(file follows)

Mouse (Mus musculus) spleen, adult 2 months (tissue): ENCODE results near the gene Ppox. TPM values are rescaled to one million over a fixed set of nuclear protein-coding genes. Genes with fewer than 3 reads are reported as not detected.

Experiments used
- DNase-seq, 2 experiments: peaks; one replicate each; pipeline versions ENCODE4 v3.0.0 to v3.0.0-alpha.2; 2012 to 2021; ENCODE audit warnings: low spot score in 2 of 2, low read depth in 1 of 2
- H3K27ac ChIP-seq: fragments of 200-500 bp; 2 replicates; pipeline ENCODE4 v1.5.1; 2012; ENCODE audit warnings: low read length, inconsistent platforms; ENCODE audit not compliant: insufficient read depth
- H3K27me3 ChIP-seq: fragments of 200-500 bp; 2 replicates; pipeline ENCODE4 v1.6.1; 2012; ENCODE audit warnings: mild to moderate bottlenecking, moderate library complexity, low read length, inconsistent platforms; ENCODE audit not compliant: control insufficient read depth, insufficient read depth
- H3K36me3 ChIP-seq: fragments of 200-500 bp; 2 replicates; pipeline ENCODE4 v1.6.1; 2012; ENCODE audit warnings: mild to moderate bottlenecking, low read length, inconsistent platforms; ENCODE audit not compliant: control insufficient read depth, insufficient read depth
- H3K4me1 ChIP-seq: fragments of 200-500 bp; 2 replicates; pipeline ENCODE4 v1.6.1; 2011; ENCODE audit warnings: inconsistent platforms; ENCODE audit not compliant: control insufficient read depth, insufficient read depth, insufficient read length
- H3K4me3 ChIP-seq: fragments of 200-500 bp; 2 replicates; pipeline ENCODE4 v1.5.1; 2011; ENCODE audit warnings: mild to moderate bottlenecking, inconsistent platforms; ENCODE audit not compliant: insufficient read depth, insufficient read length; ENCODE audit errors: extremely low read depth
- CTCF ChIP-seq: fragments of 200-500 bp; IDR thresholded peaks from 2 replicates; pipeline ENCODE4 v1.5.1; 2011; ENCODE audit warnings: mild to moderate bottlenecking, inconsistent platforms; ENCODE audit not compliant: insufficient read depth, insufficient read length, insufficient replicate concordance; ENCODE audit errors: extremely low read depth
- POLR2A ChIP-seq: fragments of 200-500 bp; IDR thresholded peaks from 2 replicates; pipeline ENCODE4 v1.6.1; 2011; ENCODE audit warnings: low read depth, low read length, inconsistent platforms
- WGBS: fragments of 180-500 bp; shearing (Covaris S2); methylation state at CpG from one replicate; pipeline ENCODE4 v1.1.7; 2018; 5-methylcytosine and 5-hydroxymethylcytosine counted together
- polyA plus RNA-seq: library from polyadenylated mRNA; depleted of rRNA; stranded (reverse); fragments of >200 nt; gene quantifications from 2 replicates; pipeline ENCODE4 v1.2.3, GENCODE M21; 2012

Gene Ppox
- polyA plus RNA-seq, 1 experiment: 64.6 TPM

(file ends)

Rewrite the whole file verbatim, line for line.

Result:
Mouse (Mus musculus) spleen, adult 2 months (tissue): ENCODE results near the gene Ppox. TPM values are rescaled to one million over a fixed set of nuclear protein-coding genes. Genes with fewer than 3 reads are reported as not detected.

Experiments used
- DNase-seq, 2 experiments: peaks; one replicate each; pipeline versions ENCODE4 v3.0.0 to v3.0.0-alpha.2; 2012 to 2021; ENCODE audit warnings: low spot score in 2 of 2, low read depth in 1 of 2
- H3K27ac ChIP-seq: fragments of 200-500 bp; 2 replicates; pipeline ENCODE4 v1.5.1; 2012; ENCODE audit warnings: low read length, inconsistent platforms; ENCODE audit not compliant: insufficient read depth
- H3K27me3 ChIP-seq: fragments of 200-500 bp; 2 replicates; pipeline ENCODE4 v1.6.1; 2012; ENCODE audit warnings: mild to moderate bottlenecking, moderate library complexity, low read length, inconsistent platforms; ENCODE audit not compliant: control insufficient read depth, insufficient read depth
- H3K36me3 ChIP-seq: fragments of 200-500 bp; 2 replicates; pipeline ENCODE4 v1.6.1; 2012; ENCODE audit warnings: mild to moderate bottlenecking, low read length, inconsistent platforms; ENCODE audit not compliant: control insufficient read depth, insufficient read depth
- H3K4me1 ChIP-seq: fragments of 200-500 bp; 2 replicates; pipeline ENCODE4 v1.6.1; 2011; ENCODE audit warnings: inconsistent platforms; ENCODE audit not compliant: control insufficient read depth, insufficient read depth, insufficient read length
- H3K4me3 ChIP-seq: fragments of 200-500 bp; 2 replicates; pipeline ENCODE4 v1.5.1; 2011; ENCODE audit warnings: mild to moderate bottlenecking, inconsistent platforms; ENCODE audit not compliant: insufficient read depth, insufficient read length; ENCODE audit errors: extremely low read depth
- CTCF ChIP-seq: fragments of 200-500 bp; IDR thresholded peaks from 2 replicates; pipeline ENCODE4 v1.5.1; 2011; ENCODE audit warnings: mild to moderate bottlenecking, inconsistent platforms; ENCODE audit not compliant: insufficient read depth, insufficient read length, insufficient replicate concordance; ENCODE audit errors: extremely low read depth
- POLR2A ChIP-seq: fragments of 200-500 bp; IDR thresholded peaks from 2 replicates; pipeline ENCODE4 v1.6.1; 2011; ENCODE audit warnings: low read depth, low read length, inconsistent platforms
- WGBS: fragments of 180-500 bp; shearing (Covaris S2); methylation state at CpG from one replicate; pipeline ENCODE4 v1.1.7; 2018; 5-methylcytosine and 5-hydroxymethylcytosine counted together
- polyA plus RNA-seq: library from polyadenylated mRNA; depleted of rRNA; stranded (reverse); fragments of >200 nt; gene quantifications from 2 replicates; pipeline ENCODE4 v1.2.3, GENCODE M21; 2012

Gene Ppox
- polyA plus RNA-seq, 1 experiment: 64.6 TPM